Court challenge to Wilderness Wal-Mart heard
A Circuit Court judge for Orange County, Va. is expected to decide in about a month whether to dismiss a suit brought by the National Trust for Historic Preservation and others to overturn the Aug. 25 decision of the county's Board of Supervisors to allow construction of a Wal-Mart Supercenter on the Wilderness Battlefield. The county maintains the case has no merit.
Judge Daniel R. Bouton listened to three hours of wrangling by lawyers representing both sides of the issue last week. Prior to the board's split vote last summer, preservationists had mounted an intense lobbying effort against a Wal-Mart at that location because they said it would desecrate an unprotected part of the battlefield.
Elizabeth Merritt, deputy general counsel for the National Trust who attended the hearing, called the event dramatic and said Judge Bouton allowed each side's lawyers to argue their points fully. She said the judge had with him a thick briefing book and acknowledged the controversial and historic nature of the suit.
She said for the Trust's suit to go forward, the judge will have to find that at least one of the plaintiffs in the suit--the Trust, the Friends of Wilderness Battlefield or any of the six county residents--has legal standing to bring suit. In addition, he will also have to find that at least one of the issues raised in the suit, including whether a Planning Commission vote was valid and the statutory obligations of the Board of Supervisors, has merit.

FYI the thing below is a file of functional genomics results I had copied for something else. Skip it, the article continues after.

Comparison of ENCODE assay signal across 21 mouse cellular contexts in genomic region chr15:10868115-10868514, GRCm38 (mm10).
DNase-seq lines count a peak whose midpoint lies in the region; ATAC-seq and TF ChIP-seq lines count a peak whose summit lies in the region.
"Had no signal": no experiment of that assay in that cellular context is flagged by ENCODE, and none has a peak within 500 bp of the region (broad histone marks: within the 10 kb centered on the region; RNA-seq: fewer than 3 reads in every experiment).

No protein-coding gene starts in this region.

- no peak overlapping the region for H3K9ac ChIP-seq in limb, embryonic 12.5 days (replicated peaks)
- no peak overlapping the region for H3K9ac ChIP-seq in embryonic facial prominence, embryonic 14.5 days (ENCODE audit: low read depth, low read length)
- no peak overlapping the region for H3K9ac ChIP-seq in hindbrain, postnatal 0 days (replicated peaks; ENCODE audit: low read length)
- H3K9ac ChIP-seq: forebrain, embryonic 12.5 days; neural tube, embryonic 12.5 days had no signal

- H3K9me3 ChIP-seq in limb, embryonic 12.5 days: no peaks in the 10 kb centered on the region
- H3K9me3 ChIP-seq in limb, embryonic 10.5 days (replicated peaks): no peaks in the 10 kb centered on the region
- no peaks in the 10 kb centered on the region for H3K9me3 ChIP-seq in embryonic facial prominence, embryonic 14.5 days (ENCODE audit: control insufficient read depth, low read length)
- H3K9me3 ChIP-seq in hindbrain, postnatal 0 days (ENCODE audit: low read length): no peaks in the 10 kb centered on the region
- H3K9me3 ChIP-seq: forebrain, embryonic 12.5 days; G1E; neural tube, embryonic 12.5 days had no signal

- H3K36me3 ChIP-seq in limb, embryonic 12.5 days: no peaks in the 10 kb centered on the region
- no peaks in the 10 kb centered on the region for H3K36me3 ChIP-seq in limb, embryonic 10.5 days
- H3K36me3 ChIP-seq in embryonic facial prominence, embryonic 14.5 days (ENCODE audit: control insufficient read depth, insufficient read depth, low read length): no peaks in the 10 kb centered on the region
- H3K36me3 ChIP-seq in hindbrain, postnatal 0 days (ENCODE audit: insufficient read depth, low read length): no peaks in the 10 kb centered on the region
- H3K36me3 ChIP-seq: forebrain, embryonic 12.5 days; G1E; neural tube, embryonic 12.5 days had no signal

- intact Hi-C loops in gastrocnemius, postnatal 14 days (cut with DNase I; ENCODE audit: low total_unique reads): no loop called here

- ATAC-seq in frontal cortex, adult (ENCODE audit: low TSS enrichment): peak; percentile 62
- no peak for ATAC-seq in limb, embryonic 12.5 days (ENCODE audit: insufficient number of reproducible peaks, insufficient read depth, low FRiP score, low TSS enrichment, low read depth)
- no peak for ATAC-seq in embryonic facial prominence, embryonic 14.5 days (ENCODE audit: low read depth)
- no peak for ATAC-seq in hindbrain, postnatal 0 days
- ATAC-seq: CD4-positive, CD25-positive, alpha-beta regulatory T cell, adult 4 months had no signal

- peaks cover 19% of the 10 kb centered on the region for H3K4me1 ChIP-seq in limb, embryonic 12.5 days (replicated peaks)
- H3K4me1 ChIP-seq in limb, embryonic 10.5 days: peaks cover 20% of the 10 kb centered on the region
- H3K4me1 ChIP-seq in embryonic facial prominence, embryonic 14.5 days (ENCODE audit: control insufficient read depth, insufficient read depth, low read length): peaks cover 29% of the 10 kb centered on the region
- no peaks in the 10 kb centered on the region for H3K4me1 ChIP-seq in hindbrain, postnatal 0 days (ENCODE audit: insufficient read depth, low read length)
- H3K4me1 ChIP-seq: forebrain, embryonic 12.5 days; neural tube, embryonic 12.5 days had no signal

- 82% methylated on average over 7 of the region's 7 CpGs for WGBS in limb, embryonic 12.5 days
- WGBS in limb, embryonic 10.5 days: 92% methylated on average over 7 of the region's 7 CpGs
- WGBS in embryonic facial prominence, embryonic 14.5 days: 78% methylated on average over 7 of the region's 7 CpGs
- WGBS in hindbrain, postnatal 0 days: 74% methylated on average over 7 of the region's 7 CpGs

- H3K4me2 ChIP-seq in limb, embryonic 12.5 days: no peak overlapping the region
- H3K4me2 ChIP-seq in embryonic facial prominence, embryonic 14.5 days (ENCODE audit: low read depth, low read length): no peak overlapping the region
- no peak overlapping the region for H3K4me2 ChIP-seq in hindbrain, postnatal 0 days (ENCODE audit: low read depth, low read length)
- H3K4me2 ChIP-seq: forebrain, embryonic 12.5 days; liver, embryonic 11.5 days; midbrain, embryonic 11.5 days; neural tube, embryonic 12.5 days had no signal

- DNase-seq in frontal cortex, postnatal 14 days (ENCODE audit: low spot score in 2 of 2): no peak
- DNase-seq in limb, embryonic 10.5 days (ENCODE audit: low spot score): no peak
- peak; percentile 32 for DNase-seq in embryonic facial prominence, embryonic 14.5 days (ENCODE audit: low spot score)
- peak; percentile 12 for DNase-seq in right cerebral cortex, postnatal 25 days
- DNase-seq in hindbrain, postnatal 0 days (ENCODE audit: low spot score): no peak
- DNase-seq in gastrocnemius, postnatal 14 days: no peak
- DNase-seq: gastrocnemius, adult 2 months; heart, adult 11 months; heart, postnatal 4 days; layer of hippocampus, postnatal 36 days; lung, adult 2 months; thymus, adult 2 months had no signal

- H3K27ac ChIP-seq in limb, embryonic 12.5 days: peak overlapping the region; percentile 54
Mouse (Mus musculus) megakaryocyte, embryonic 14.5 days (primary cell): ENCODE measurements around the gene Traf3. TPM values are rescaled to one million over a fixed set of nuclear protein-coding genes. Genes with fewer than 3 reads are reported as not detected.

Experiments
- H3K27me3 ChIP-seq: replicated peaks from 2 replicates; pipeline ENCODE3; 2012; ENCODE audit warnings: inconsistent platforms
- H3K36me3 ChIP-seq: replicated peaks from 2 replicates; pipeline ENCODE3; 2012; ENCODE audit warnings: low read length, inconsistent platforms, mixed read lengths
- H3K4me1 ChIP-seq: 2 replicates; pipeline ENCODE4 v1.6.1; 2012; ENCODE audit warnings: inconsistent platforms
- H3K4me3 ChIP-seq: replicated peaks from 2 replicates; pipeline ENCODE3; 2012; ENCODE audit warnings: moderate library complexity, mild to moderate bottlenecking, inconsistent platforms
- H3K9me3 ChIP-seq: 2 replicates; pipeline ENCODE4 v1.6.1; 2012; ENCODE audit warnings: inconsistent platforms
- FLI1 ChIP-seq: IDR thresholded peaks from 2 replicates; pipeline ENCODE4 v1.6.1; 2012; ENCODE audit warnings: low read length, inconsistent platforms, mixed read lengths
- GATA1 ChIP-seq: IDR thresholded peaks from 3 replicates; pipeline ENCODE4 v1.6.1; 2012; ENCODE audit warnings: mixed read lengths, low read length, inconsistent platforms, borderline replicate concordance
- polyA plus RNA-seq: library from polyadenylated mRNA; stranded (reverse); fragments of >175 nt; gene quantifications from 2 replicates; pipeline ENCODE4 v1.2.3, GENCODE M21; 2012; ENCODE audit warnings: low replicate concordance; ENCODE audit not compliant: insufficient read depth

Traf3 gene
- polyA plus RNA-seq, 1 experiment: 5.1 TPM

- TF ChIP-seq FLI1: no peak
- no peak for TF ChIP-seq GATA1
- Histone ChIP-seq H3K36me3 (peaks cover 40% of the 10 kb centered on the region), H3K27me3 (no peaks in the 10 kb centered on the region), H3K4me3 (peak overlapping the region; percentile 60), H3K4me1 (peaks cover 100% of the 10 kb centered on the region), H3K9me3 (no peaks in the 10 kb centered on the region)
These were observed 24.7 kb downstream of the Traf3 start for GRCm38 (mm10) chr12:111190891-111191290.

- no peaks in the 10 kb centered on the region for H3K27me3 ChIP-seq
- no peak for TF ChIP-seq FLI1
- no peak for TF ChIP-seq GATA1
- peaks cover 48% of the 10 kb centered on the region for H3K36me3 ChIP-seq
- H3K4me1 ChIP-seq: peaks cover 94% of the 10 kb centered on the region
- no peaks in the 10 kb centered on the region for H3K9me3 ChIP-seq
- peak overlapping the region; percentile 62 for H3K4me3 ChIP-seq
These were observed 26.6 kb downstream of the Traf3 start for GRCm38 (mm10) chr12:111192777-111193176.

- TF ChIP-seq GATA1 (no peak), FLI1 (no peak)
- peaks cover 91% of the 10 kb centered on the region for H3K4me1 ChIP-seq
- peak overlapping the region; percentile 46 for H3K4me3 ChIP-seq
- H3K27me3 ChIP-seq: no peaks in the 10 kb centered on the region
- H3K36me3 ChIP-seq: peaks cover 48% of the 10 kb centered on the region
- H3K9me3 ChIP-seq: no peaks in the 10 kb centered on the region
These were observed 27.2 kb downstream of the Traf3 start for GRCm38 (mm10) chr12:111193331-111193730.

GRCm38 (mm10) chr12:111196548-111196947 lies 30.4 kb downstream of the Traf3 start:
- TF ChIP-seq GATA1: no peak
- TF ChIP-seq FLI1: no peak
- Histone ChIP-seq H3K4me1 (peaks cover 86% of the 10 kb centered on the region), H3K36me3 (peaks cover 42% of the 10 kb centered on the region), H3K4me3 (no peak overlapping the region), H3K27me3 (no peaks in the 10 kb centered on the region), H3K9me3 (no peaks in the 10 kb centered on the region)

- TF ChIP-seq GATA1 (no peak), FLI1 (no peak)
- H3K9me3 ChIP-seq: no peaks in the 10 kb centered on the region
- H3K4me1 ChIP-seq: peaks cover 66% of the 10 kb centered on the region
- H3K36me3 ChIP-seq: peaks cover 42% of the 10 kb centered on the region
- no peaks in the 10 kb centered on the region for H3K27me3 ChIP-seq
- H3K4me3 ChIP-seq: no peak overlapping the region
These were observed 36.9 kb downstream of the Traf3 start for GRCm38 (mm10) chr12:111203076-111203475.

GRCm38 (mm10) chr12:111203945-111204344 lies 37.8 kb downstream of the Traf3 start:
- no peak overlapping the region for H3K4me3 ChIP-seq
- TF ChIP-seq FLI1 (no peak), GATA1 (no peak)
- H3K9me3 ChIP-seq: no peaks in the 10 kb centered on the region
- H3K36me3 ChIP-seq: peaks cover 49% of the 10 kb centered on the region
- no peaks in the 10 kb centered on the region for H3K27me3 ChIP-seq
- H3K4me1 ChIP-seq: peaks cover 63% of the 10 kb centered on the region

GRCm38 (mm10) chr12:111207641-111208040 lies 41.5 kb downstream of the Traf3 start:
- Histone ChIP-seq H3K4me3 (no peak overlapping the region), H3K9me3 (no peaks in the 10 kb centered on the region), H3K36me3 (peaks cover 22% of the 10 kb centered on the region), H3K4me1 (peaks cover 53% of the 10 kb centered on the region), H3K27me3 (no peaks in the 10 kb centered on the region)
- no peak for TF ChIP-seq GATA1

Orange County attorney Sharon E. Pandak, who represented the board at the hearing, said in a telephone interview she could would not comment on a matter before the court.
The National Trust got additional support for its suit in late January when the Civil War Preservation Trust and the National Parks Conservation Association filed a brief based on the groups' long shared interest in preservation of national battlefields and national parks. Included in the brief were comments made by National Park Service director Jonathan B. Jarvis, who said the proposed Wal-Mart store "would directly and significantly impact the battlefield [and] major development in this area would also impair the historic rural character of the park gateway and would increase traffic tremendously."
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